We collaborated with our friend Daughters of the Red Sunset to create this beautiful yarn and eco printed tote. The yarn is our favorite wool alpaca blend, owl. The bundle includes one skein each of Cochineal, Coreopsis and Onion, and Oak Gall and Sumac and one gorgeous eco printed tote in either rose, butterfly peaflower, or coreopsis. The bundle offers a $20 savings on this beautiful set.
A bit about the dye process from Daughters of the Red Sunset:
The process of ecoprinting is one of magical alchemy. An image of a flower or leaf is transferred to fabric, sometimes with all of the details of a petal’s curves and edges or a leaf’s veins, sometimes with the flowing movement of a watercolor painting, and often the results are not the color that one might expect. My process for these sturdy cotton bags begins with a full day in a soy milk bath, in and out multiple times, soaking up the protein that will help the plant colors bond brightly to the fabric. After a 2-week curing period, the bags are mordanted with oak gall tannins, followed by aluminum acetate. It is a long process, but assures the best results. Once the bags are ready, flowers and leaves from my gardens are harvested to decorate the bags. Flowers such as coreopsis, cosmos, chamomile, and scabiosa, and leaves like maple, smoke bush, redbud, and vitex are placed on the bags, wrapped, and bound tightly before they are steamed in a hot pot. The pressure, heat, and water encourage the plants to release their colors into the fabric. Each time I unbundle a bag I am gifted with a unique scene created by the plants. The pictures draw me in like an I Spy puzzle.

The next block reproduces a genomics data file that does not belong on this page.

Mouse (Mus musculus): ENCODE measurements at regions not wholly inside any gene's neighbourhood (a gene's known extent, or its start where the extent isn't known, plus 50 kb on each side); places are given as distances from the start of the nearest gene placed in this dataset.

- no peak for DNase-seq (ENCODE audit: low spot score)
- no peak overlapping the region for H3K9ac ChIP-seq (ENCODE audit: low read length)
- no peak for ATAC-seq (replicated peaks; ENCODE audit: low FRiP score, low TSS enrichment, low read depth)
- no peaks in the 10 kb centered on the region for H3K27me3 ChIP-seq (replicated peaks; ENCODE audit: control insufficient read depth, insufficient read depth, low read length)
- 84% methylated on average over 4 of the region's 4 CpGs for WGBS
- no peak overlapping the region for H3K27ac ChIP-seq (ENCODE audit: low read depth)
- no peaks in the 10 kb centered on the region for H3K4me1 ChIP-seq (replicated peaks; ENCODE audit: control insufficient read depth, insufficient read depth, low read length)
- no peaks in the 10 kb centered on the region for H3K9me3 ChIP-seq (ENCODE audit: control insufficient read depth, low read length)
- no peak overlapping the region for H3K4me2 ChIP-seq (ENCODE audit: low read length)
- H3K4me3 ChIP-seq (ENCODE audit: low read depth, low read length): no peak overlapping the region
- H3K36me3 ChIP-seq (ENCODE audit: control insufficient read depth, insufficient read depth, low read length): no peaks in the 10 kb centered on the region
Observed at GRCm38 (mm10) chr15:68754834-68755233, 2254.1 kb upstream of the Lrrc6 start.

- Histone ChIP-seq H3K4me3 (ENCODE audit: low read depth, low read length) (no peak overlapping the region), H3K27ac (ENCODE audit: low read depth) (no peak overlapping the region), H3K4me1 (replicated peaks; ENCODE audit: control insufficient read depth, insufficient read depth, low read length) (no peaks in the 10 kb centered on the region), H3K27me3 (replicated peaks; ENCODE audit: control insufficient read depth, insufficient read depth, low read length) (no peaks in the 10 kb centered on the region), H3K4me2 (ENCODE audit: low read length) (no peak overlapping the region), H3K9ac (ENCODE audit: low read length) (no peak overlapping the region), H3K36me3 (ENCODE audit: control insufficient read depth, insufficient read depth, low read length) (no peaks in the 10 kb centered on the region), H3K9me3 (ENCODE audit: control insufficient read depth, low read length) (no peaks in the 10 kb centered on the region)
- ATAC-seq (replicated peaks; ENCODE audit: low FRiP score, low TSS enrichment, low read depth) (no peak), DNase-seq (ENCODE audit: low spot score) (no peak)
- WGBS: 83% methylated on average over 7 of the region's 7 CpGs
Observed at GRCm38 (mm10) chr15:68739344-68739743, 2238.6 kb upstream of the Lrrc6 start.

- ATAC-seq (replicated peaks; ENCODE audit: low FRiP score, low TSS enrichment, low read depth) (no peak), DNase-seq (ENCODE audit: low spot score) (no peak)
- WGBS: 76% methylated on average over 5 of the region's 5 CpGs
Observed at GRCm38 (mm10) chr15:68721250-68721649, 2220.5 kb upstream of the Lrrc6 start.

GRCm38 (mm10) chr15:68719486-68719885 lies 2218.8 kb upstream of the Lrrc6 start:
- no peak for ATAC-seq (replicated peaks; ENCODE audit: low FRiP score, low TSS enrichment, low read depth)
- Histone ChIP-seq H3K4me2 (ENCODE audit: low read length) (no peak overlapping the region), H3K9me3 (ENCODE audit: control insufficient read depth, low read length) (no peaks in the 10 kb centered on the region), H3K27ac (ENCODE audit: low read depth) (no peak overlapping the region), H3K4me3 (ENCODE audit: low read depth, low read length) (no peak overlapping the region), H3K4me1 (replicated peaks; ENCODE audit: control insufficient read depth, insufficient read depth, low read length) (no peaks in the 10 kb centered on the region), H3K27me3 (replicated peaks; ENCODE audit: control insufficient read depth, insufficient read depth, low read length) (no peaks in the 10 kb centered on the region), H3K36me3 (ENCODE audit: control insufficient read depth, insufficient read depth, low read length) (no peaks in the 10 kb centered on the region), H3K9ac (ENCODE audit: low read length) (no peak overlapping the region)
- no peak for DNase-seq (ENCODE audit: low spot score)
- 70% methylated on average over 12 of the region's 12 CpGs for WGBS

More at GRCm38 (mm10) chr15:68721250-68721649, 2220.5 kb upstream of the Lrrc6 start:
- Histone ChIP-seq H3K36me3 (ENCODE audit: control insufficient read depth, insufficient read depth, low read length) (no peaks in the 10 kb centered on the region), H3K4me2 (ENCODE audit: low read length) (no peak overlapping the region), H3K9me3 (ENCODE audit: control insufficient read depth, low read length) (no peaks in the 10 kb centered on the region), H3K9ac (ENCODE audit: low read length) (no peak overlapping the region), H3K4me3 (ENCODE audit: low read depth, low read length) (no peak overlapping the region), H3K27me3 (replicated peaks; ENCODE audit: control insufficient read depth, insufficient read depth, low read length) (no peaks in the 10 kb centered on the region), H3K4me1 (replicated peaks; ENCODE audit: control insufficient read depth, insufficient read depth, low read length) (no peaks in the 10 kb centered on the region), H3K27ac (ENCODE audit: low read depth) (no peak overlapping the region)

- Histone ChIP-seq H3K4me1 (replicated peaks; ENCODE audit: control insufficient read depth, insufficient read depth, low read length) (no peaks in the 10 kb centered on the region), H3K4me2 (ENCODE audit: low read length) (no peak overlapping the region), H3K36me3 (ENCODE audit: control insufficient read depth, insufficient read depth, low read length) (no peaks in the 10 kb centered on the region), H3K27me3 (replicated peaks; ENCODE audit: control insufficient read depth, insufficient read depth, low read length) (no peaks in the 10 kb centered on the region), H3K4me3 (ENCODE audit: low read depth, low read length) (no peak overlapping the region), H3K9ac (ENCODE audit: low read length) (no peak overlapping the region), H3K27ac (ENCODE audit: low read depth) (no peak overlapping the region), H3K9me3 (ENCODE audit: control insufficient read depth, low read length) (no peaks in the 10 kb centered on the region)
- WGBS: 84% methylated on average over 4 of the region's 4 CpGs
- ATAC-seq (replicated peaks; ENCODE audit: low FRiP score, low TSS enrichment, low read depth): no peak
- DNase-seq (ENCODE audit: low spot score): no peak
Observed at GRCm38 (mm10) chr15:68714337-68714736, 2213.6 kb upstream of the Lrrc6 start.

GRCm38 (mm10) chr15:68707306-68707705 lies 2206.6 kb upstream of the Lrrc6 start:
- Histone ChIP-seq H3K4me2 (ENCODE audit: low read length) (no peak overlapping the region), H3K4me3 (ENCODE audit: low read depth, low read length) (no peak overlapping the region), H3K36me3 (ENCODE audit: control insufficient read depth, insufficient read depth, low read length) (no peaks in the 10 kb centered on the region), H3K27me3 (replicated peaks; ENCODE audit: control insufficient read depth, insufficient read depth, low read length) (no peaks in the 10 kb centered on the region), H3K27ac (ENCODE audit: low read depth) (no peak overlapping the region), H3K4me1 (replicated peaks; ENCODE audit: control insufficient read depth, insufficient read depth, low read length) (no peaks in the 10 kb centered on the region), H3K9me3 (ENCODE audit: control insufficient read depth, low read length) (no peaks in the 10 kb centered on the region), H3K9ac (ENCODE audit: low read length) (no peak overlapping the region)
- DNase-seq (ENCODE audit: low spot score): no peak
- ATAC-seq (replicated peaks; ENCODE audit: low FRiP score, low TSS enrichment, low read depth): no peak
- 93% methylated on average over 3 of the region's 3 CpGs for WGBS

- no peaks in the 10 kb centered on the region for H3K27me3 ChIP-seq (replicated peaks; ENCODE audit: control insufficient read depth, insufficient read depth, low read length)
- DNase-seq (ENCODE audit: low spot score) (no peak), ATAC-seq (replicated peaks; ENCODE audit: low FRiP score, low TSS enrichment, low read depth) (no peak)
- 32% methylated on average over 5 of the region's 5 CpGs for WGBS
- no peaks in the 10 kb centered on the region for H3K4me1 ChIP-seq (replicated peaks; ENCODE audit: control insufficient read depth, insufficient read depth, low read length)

Care: Bags can be washed and dried in a machine, with a gentle, non-whitening detergent.
The plants used to create the natural dyes for these yarns are grown in my gardens, nestled in the ancient Blue Ridge Mountains of NC, with a few materials harvested by friends across the globe. The soft, wooly yarns are simmered gently in pots, bathing in the summer abundance of onion skins or marigolds, cochineal, sumac, or oak galls. The yarns then go into a second dye bath where new plants and colors shift and meld with the first, all while the perfumes of the summer gardens drift from the dye vessels. These yarns have soaked up the energy of the plants, and the love and joy of the process!
Care: Yarn should be gently hand washed in warm water with a pH neutral detergent. Strong acidic or basic soaps can change the color and feel of your items. Knitted items should lay flat to dry.